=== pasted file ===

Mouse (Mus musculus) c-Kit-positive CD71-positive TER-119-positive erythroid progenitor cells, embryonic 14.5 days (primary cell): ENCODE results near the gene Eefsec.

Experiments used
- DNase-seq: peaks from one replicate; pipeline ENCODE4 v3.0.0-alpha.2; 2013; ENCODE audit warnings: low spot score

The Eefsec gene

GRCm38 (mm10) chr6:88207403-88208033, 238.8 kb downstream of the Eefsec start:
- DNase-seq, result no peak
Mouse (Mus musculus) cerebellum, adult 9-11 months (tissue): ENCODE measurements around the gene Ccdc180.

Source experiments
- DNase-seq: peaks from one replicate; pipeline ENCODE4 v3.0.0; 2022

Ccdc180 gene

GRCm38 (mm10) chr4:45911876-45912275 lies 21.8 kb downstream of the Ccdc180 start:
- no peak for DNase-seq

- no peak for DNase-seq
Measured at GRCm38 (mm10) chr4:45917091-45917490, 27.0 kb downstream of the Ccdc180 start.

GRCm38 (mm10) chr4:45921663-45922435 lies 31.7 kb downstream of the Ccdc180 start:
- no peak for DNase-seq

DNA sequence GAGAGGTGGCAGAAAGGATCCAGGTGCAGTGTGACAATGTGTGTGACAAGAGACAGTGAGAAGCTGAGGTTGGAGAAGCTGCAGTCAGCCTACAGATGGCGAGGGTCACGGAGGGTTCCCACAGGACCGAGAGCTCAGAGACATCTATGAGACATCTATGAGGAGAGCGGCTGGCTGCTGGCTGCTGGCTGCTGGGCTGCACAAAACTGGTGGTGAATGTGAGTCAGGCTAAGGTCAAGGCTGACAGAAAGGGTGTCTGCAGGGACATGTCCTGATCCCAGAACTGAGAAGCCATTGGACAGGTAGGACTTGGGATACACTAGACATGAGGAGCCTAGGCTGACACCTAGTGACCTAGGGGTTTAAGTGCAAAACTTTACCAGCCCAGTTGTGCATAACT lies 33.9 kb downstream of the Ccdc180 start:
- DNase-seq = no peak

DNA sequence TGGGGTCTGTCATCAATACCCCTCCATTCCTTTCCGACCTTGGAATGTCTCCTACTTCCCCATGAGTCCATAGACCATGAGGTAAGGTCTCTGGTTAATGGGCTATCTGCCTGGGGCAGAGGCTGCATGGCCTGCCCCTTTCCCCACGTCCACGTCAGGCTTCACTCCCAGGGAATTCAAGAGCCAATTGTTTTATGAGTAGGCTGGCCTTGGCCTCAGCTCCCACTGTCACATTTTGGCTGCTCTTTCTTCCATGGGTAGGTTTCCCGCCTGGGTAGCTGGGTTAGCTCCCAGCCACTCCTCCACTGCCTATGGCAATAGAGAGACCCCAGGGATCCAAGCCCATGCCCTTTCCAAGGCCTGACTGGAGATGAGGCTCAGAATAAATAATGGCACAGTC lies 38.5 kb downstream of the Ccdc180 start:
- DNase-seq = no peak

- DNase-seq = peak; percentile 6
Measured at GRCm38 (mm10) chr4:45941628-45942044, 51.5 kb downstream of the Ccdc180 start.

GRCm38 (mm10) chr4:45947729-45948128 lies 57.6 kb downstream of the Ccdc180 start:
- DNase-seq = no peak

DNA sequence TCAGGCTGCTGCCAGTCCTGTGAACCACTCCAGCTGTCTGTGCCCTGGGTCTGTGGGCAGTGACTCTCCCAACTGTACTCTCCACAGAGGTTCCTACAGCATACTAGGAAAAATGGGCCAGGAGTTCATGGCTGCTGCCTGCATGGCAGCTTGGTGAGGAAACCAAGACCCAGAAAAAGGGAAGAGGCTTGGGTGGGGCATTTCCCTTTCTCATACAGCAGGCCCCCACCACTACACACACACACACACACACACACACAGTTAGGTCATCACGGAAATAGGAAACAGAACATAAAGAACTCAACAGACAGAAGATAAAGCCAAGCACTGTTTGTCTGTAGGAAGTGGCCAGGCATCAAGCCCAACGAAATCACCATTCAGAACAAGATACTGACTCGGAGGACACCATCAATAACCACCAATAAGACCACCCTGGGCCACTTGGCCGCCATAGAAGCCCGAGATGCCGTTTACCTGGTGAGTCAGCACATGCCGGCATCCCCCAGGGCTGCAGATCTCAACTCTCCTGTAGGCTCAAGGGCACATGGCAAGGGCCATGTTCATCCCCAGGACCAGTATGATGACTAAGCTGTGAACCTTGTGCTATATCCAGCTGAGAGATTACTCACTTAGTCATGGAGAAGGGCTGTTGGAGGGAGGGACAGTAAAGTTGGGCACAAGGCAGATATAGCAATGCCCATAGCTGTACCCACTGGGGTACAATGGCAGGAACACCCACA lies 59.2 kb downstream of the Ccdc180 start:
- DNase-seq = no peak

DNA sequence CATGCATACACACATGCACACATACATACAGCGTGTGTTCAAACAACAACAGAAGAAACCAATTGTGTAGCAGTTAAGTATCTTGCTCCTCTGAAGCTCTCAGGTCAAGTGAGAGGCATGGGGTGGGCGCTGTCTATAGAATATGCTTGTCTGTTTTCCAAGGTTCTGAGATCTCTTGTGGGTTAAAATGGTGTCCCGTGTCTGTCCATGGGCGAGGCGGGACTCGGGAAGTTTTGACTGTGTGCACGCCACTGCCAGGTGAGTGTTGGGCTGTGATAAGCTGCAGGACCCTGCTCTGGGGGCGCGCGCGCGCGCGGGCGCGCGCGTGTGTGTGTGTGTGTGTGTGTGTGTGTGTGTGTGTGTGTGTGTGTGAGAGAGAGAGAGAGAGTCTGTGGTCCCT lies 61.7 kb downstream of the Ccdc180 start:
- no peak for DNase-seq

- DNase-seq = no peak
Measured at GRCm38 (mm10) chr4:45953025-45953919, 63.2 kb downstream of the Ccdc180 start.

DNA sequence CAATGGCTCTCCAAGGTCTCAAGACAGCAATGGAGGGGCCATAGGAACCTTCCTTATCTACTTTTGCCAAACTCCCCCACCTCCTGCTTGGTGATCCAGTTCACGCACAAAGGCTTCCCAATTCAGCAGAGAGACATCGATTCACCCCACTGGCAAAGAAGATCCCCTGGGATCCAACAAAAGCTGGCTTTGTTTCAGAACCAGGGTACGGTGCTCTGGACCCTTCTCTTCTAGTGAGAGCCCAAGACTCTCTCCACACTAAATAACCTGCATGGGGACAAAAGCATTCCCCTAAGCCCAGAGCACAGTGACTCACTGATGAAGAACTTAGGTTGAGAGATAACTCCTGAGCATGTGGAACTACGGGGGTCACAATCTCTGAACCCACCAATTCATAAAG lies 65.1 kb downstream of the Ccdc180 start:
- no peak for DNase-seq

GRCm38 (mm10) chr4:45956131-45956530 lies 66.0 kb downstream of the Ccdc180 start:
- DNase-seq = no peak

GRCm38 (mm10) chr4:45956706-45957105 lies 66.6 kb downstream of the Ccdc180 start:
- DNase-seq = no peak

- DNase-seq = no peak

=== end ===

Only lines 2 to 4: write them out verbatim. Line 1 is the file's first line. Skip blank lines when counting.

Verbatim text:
Experiments used
- DNase-seq: peaks from one replicate; pipeline ENCODE4 v3.0.0-alpha.2; 2013; ENCODE audit warnings: low spot score

The Eefsec gene